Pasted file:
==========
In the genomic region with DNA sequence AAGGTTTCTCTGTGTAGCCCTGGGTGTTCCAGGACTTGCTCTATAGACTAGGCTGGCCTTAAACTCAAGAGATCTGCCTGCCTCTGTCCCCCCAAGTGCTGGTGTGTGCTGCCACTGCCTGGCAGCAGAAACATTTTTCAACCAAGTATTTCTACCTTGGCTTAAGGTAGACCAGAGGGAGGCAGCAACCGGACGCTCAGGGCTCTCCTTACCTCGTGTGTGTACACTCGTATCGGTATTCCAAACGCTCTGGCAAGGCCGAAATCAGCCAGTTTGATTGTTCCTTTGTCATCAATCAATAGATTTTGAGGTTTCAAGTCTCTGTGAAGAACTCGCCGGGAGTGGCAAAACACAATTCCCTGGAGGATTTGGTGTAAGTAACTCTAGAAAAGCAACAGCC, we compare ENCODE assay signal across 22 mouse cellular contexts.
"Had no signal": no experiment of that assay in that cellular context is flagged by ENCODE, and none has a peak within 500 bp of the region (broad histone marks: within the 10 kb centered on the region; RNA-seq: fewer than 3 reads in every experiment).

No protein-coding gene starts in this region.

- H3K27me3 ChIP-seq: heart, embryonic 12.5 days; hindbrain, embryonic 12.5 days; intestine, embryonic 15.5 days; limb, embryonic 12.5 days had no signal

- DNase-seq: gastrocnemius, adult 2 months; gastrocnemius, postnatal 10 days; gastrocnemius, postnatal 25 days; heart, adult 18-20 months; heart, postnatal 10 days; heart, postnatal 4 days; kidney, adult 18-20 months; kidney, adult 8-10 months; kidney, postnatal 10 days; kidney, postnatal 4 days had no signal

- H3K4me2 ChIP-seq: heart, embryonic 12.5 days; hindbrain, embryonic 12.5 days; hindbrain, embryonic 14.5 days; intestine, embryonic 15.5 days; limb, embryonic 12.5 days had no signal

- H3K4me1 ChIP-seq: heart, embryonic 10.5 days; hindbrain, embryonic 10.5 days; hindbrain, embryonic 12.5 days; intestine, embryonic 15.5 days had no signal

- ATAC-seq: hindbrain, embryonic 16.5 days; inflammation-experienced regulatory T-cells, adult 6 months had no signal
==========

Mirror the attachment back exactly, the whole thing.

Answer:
In the genomic region with DNA sequence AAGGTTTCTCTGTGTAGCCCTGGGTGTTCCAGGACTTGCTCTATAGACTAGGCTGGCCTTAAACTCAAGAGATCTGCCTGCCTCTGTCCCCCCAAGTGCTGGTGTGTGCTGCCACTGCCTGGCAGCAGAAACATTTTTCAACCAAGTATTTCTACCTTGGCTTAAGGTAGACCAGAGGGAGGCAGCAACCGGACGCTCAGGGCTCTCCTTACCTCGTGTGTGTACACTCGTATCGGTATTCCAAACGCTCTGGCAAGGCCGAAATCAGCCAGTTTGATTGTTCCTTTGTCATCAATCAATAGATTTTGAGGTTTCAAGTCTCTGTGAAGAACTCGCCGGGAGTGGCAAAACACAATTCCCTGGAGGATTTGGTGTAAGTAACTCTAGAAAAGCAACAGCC, we compare ENCODE assay signal across 22 mouse cellular contexts.
"Had no signal": no experiment of that assay in that cellular context is flagged by ENCODE, and none has a peak within 500 bp of the region (broad histone marks: within the 10 kb centered on the region; RNA-seq: fewer than 3 reads in every experiment).

No protein-coding gene starts in this region.

- H3K27me3 ChIP-seq: heart, embryonic 12.5 days; hindbrain, embryonic 12.5 days; intestine, embryonic 15.5 days; limb, embryonic 12.5 days had no signal

- DNase-seq: gastrocnemius, adult 2 months; gastrocnemius, postnatal 10 days; gastrocnemius, postnatal 25 days; heart, adult 18-20 months; heart, postnatal 10 days; heart, postnatal 4 days; kidney, adult 18-20 months; kidney, adult 8-10 months; kidney, postnatal 10 days; kidney, postnatal 4 days had no signal

- H3K4me2 ChIP-seq: heart, embryonic 12.5 days; hindbrain, embryonic 12.5 days; hindbrain, embryonic 14.5 days; intestine, embryonic 15.5 days; limb, embryonic 12.5 days had no signal

- H3K4me1 ChIP-seq: heart, embryonic 10.5 days; hindbrain, embryonic 10.5 days; hindbrain, embryonic 12.5 days; intestine, embryonic 15.5 days had no signal

- ATAC-seq: hindbrain, embryonic 16.5 days; inflammation-experienced regulatory T-cells, adult 6 months had no signal